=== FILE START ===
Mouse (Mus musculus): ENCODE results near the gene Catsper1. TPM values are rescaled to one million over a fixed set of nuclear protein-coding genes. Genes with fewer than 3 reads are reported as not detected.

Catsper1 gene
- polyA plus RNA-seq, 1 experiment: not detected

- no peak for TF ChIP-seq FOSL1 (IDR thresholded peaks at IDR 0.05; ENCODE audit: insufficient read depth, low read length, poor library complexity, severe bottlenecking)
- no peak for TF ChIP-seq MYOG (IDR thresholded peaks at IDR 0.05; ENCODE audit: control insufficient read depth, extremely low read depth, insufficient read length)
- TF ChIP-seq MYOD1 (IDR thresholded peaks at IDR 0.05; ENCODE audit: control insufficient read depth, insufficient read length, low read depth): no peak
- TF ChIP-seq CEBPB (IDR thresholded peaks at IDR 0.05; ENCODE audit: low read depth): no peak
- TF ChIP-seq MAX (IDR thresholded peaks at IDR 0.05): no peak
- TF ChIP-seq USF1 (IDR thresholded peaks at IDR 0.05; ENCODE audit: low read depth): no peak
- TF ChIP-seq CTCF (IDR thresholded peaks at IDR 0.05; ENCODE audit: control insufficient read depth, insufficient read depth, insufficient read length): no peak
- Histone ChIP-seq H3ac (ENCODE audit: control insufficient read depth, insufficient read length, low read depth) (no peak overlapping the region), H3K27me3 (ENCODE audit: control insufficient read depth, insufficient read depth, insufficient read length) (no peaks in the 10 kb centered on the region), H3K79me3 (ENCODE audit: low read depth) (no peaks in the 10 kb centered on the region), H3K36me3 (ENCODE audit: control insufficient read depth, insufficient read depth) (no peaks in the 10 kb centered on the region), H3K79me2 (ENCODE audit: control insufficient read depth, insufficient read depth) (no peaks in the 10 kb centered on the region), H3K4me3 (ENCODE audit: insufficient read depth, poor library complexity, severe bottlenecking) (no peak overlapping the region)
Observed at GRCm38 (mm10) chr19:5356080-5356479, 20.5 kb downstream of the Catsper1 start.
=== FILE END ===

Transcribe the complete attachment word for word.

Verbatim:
Mouse (Mus musculus): ENCODE results near the gene Catsper1. TPM values are rescaled to one million over a fixed set of nuclear protein-coding genes. Genes with fewer than 3 reads are reported as not detected.

Catsper1 gene
- polyA plus RNA-seq, 1 experiment: not detected

- no peak for TF ChIP-seq FOSL1 (IDR thresholded peaks at IDR 0.05; ENCODE audit: insufficient read depth, low read length, poor library complexity, severe bottlenecking)
- no peak for TF ChIP-seq MYOG (IDR thresholded peaks at IDR 0.05; ENCODE audit: control insufficient read depth, extremely low read depth, insufficient read length)
- TF ChIP-seq MYOD1 (IDR thresholded peaks at IDR 0.05; ENCODE audit: control insufficient read depth, insufficient read length, low read depth): no peak
- TF ChIP-seq CEBPB (IDR thresholded peaks at IDR 0.05; ENCODE audit: low read depth): no peak
- TF ChIP-seq MAX (IDR thresholded peaks at IDR 0.05): no peak
- TF ChIP-seq USF1 (IDR thresholded peaks at IDR 0.05; ENCODE audit: low read depth): no peak
- TF ChIP-seq CTCF (IDR thresholded peaks at IDR 0.05; ENCODE audit: control insufficient read depth, insufficient read depth, insufficient read length): no peak
- Histone ChIP-seq H3ac (ENCODE audit: control insufficient read depth, insufficient read length, low read depth) (no peak overlapping the region), H3K27me3 (ENCODE audit: control insufficient read depth, insufficient read depth, insufficient read length) (no peaks in the 10 kb centered on the region), H3K79me3 (ENCODE audit: low read depth) (no peaks in the 10 kb centered on the region), H3K36me3 (ENCODE audit: control insufficient read depth, insufficient read depth) (no peaks in the 10 kb centered on the region), H3K79me2 (ENCODE audit: control insufficient read depth, insufficient read depth) (no peaks in the 10 kb centered on the region), H3K4me3 (ENCODE audit: insufficient read depth, poor library complexity, severe bottlenecking) (no peak overlapping the region)
Observed at GRCm38 (mm10) chr19:5356080-5356479, 20.5 kb downstream of the Catsper1 start.